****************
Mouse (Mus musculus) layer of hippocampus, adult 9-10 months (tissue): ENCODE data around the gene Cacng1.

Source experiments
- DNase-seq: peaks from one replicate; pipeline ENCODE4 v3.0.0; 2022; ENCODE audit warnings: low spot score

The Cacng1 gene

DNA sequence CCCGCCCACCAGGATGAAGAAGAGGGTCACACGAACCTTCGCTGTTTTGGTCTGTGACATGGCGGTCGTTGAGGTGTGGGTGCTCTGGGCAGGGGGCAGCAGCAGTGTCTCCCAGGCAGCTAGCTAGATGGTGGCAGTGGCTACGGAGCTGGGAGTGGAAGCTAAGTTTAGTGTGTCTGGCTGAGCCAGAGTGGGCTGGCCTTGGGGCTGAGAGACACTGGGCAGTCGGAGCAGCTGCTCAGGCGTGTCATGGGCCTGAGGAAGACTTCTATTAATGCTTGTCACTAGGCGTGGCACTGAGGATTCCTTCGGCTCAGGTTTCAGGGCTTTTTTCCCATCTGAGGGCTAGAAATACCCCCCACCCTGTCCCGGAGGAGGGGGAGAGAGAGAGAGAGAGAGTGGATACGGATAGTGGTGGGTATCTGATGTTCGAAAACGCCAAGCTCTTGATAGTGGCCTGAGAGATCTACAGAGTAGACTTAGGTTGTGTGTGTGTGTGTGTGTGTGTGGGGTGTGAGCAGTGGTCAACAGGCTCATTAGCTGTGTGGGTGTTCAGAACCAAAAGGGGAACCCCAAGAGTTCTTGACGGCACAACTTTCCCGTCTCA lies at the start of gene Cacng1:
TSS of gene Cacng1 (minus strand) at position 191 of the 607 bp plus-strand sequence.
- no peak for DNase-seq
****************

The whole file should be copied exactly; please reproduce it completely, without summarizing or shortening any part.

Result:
Mouse (Mus musculus) layer of hippocampus, adult 9-10 months (tissue): ENCODE data around the gene Cacng1.

Source experiments
- DNase-seq: peaks from one replicate; pipeline ENCODE4 v3.0.0; 2022; ENCODE audit warnings: low spot score

The Cacng1 gene

DNA sequence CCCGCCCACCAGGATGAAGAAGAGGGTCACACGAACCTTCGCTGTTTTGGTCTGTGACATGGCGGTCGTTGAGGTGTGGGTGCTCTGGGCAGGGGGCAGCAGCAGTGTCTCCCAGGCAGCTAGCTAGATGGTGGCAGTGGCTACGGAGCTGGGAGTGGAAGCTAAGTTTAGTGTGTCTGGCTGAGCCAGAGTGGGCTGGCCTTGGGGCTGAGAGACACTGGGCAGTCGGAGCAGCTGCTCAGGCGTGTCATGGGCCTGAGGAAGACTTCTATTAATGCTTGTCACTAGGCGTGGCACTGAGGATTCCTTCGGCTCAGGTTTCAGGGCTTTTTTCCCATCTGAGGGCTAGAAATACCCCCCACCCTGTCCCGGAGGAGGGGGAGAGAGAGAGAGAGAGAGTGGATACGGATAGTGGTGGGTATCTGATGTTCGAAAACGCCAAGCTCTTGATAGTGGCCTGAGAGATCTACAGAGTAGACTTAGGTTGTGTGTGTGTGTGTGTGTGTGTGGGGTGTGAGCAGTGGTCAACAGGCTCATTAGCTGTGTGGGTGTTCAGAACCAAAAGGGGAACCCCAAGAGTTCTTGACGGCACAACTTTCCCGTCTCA lies at the start of gene Cacng1:
TSS of gene Cacng1 (minus strand) at position 191 of the 607 bp plus-strand sequence.
- no peak for DNase-seq